On October 18, 2006, at 0950 mountain standard time, a Morrisey (Varga) 2150A airplane, N5114V, impacted terrain during a forced landing near the Stellar Airpark, Chandler, Arizona. The forced landing was precipitated by a loss of engine power. The airplane sustained substantial damage; the commercial pilot and pilot-rated passenger sustained minor injuries. The pilot operated the airplane under the provisions of 14 CFR Part 91 as a personal flight. The local flight originated from the Chandler Municipal Airport (CHD) about 15 minutes prior to the accident and was destined for the Stellar Airpark (P19). Visual meteorological conditions prevailed, and a flight plan had not been filed for the flight. Use your browsers 'back' function to return to synopsisReturn to Query Page
According to the pilot-rated passenger, who was the registered owner of the airplane, the aircraft had departed CHD when one of the pilots smelled "something kind of funny." The commercial pilot noticed that the oil pressure indicator was not registering any pressure, so he instructed the pilot-rated passenger to monitor the oil temperature gauge. Both pilots began scanning the surrounding terrain in case of a forced landing. The engine then began to "buck" and then lost power. The commercial pilot declared an emergency to CHD's air traffic control tower and informed them that they were making a forced landing near P19. The airplane touched down in rough terrain short of runway 35, which resulted in substantial damage to the wings and fuselage.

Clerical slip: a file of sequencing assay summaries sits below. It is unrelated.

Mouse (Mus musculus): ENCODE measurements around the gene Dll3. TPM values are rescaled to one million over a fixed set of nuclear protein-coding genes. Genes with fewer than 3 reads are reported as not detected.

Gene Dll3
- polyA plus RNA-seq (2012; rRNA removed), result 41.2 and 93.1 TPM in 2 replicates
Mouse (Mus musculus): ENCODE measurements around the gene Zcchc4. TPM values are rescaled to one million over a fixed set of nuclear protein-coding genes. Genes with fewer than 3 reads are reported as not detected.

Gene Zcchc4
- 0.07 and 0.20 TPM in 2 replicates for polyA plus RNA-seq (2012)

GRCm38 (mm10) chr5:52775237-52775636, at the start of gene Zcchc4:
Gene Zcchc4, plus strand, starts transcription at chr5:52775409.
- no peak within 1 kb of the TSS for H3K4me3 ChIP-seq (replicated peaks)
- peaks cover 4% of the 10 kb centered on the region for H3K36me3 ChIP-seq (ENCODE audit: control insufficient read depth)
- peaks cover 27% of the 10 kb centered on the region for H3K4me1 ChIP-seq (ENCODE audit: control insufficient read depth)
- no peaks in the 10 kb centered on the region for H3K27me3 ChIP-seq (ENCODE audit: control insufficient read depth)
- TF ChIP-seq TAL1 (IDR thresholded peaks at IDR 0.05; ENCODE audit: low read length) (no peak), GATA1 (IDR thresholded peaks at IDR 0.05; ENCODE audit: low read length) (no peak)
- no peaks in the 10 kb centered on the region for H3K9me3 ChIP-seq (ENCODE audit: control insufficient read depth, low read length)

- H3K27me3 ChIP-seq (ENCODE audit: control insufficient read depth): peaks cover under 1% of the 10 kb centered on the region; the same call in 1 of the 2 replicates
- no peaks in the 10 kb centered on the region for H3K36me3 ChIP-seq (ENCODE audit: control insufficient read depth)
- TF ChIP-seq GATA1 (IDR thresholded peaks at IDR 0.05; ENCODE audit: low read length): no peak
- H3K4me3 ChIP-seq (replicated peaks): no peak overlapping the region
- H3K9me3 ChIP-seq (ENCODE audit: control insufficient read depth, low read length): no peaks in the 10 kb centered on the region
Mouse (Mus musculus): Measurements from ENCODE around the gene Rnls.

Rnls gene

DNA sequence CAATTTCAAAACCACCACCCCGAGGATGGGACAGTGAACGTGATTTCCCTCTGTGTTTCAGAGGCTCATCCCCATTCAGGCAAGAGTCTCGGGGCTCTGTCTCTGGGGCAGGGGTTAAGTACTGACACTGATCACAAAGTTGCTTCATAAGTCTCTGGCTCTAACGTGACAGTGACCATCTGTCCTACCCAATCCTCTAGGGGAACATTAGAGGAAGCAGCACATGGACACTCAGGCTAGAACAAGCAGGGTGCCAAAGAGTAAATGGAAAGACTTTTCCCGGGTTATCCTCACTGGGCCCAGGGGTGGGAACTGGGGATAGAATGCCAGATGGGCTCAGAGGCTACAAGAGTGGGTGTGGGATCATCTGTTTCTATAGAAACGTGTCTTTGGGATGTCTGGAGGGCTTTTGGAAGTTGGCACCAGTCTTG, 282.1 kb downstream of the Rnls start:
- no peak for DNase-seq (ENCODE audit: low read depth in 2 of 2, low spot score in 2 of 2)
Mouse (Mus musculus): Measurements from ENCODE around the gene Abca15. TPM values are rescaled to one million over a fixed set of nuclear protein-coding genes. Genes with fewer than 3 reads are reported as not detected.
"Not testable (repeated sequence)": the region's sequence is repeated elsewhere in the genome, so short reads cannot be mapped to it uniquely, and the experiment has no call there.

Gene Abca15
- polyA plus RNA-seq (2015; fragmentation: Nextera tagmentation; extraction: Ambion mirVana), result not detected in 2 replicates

The Federal Aviation Administration inspector who responded to the accident site reported that engine oil was present on the left side of the cowling, over the left wing, and down the belly of the airplane. He opened the cowling and noted that the oil dipstick was in place and the oil filter remained secured to the engine.
The aircraft engine was inspected by a National Transportation Saftey Board investigator, who discoved that oil was dripping from the base of the oil cooler. Closer examination of the oil cooler revealed a bulge in the metal between the fifth and sixth base cap. In the bulged area there was a .4 centimeter crack in the metal, through which oil was leaking out.